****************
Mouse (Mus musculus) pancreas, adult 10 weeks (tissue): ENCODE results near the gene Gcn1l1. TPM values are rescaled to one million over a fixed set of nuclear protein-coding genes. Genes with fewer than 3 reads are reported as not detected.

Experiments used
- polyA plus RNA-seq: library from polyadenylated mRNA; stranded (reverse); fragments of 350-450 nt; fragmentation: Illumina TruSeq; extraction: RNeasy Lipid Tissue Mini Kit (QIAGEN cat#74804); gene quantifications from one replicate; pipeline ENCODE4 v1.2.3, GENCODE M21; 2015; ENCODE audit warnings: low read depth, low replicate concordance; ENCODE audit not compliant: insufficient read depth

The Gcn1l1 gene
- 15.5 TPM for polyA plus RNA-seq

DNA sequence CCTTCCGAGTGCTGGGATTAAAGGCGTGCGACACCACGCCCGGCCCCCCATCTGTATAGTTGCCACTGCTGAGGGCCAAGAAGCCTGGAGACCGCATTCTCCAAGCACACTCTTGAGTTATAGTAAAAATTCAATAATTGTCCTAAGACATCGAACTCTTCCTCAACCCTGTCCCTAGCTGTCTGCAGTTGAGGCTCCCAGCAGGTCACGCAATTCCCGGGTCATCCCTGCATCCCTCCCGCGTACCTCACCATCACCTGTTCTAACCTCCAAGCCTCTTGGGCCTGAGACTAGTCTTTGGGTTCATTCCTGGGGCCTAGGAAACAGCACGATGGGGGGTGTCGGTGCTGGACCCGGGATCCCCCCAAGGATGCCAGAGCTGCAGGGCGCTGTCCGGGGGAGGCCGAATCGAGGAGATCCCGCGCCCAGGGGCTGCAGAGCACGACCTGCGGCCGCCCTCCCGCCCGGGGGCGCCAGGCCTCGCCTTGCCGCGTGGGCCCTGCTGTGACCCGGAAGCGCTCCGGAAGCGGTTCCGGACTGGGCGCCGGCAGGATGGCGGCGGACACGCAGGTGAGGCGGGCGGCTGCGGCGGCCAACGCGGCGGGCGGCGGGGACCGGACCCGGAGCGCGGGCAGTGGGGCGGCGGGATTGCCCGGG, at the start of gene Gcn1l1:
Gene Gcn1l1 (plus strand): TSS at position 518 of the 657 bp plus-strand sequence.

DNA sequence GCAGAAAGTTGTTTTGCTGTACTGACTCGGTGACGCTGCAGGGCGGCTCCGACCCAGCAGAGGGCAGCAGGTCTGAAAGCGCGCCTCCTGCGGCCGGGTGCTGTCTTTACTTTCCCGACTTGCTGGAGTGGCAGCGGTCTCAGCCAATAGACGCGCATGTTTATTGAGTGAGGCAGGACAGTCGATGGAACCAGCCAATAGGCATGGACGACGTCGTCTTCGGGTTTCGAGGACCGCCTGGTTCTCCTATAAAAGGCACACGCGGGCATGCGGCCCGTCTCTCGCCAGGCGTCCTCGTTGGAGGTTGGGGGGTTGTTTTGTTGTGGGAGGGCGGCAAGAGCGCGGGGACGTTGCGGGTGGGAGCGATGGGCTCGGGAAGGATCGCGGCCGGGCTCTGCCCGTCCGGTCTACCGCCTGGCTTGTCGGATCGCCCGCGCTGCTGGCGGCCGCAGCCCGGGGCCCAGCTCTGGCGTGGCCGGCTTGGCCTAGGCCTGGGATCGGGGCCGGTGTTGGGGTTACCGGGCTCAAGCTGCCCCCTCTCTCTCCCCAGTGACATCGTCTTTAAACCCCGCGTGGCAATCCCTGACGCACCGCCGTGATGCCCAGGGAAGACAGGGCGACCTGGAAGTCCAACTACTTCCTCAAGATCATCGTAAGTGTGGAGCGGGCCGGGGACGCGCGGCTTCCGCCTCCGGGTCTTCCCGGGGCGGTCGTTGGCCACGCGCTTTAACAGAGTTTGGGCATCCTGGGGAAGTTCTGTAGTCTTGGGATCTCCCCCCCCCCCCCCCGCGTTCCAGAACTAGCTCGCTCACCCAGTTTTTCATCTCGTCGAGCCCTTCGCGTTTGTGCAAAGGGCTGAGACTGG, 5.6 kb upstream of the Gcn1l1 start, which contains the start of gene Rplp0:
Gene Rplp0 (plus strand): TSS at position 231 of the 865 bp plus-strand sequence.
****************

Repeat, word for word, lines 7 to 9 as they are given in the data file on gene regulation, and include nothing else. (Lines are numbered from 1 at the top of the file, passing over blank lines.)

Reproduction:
Gene Gcn1l1 (plus strand): TSS at position 518 of the 657 bp plus-strand sequence.

DNA sequence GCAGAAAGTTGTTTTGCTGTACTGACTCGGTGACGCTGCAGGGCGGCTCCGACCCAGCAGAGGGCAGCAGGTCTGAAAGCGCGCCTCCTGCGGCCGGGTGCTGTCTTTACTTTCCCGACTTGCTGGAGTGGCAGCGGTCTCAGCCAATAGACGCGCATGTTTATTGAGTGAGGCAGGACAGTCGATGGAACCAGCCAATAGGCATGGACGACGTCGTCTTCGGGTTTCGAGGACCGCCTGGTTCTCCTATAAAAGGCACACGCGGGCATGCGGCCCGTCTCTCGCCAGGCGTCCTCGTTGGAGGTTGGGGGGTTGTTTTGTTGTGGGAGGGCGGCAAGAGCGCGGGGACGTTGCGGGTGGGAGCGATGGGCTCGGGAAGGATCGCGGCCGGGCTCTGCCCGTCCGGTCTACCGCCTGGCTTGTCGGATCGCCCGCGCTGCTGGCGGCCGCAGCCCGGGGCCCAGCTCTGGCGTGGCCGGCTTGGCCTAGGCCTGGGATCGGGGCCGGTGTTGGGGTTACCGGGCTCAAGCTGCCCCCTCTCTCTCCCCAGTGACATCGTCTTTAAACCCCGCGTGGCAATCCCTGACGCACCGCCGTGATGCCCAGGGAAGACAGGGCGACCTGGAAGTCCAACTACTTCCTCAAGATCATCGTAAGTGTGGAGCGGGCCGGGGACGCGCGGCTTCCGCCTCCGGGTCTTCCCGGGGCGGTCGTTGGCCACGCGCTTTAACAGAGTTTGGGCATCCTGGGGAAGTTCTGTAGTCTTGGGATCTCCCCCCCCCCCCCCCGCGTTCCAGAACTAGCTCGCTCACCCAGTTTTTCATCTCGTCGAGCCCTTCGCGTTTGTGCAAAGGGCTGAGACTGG, 5.6 kb upstream of the Gcn1l1 start, which contains the start of gene Rplp0:
Gene Rplp0 (plus strand): TSS at position 231 of the 865 bp plus-strand sequence.